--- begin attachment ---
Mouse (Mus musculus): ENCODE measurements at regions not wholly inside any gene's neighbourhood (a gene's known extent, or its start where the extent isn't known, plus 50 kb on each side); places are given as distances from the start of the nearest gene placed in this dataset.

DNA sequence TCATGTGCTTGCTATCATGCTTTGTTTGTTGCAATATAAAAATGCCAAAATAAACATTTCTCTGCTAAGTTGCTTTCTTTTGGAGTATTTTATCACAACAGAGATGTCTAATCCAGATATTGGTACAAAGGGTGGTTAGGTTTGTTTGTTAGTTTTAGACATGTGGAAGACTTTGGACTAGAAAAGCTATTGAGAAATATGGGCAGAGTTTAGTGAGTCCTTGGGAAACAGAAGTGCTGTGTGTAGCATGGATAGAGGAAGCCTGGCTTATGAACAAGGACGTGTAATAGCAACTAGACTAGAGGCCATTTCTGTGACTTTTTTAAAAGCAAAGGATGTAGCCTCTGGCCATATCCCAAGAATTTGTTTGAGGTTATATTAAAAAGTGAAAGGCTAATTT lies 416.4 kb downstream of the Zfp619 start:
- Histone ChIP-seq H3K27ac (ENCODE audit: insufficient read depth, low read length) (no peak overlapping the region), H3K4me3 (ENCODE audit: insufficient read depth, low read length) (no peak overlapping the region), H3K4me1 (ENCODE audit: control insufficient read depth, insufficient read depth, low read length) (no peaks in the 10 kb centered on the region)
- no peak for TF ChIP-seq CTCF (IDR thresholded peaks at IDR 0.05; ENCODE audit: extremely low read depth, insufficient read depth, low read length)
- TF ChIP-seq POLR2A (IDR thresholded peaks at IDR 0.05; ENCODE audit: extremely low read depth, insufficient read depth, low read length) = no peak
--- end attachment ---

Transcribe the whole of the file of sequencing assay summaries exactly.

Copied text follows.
Mouse (Mus musculus): ENCODE measurements at regions not wholly inside any gene's neighbourhood (a gene's known extent, or its start where the extent isn't known, plus 50 kb on each side); places are given as distances from the start of the nearest gene placed in this dataset.

DNA sequence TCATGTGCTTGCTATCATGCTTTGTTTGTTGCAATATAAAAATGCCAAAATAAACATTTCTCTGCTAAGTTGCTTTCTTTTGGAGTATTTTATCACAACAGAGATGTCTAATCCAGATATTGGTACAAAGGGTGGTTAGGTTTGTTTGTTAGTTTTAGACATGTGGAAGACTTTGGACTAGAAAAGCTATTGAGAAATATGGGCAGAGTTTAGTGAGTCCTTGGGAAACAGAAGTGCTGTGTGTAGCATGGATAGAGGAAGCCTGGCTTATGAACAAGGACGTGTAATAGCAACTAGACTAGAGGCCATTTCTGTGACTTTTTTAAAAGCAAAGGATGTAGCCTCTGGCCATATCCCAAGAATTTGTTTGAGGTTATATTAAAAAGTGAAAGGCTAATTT lies 416.4 kb downstream of the Zfp619 start:
- Histone ChIP-seq H3K27ac (ENCODE audit: insufficient read depth, low read length) (no peak overlapping the region), H3K4me3 (ENCODE audit: insufficient read depth, low read length) (no peak overlapping the region), H3K4me1 (ENCODE audit: control insufficient read depth, insufficient read depth, low read length) (no peaks in the 10 kb centered on the region)
- no peak for TF ChIP-seq CTCF (IDR thresholded peaks at IDR 0.05; ENCODE audit: extremely low read depth, insufficient read depth, low read length)
- TF ChIP-seq POLR2A (IDR thresholded peaks at IDR 0.05; ENCODE audit: extremely low read depth, insufficient read depth, low read length) = no peak